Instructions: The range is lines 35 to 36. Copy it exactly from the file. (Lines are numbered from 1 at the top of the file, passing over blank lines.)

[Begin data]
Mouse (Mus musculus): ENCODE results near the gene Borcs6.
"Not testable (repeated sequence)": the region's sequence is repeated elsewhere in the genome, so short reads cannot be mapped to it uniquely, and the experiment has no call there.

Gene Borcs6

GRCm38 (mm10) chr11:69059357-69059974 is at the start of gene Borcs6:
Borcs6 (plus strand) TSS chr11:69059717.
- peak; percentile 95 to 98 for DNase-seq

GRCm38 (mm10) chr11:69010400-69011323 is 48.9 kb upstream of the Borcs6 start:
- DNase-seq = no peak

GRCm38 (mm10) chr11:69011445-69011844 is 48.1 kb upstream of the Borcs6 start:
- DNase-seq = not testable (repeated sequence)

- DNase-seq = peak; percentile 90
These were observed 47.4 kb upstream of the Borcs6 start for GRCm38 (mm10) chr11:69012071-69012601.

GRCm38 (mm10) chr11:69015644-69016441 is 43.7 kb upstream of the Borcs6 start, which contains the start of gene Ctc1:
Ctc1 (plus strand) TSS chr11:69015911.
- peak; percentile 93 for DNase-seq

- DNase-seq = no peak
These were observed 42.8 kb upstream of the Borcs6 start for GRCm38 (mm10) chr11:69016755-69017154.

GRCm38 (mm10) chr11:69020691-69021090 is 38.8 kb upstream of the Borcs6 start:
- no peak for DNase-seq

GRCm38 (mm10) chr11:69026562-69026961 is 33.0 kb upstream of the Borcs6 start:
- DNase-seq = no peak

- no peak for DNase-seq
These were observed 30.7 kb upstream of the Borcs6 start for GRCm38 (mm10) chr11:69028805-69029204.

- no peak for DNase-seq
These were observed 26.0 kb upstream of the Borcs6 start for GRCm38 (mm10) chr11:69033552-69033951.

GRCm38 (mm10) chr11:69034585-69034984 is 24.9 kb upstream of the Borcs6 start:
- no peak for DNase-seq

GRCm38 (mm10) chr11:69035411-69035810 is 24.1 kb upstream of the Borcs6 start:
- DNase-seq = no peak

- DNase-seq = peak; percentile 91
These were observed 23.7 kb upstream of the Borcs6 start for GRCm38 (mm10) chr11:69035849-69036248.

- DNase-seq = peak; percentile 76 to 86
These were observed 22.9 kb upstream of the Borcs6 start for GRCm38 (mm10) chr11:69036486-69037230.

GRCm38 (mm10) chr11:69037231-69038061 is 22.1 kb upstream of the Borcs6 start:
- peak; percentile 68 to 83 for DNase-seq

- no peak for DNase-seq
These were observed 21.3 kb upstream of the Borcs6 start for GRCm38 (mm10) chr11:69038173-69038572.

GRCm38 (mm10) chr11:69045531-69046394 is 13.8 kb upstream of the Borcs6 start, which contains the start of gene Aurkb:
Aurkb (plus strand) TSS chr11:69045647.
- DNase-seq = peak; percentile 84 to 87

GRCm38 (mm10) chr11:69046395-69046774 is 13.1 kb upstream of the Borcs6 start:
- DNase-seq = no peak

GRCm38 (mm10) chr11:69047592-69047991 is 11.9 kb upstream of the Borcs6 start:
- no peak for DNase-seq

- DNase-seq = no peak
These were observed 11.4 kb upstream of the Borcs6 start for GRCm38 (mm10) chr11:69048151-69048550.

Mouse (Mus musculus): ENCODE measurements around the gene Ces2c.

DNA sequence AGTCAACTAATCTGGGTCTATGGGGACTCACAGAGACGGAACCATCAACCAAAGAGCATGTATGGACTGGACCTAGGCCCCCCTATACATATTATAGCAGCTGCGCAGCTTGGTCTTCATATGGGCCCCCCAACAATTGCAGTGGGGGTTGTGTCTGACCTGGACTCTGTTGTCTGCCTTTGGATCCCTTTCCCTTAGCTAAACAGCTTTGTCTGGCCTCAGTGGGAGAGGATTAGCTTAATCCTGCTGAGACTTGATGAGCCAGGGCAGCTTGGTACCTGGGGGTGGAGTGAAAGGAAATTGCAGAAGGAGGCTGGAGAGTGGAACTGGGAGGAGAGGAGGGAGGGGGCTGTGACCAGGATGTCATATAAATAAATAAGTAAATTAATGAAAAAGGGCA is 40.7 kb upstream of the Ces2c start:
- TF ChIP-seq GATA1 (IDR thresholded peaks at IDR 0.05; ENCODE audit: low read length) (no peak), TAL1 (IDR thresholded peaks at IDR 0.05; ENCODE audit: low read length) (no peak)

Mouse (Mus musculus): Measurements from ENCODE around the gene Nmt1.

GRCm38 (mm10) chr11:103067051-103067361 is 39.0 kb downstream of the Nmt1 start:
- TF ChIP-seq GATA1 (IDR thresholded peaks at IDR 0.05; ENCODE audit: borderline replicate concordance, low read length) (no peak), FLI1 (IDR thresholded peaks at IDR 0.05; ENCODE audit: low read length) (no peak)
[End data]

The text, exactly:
- peak; percentile 68 to 83 for DNase-seq

- no peak for DNase-seq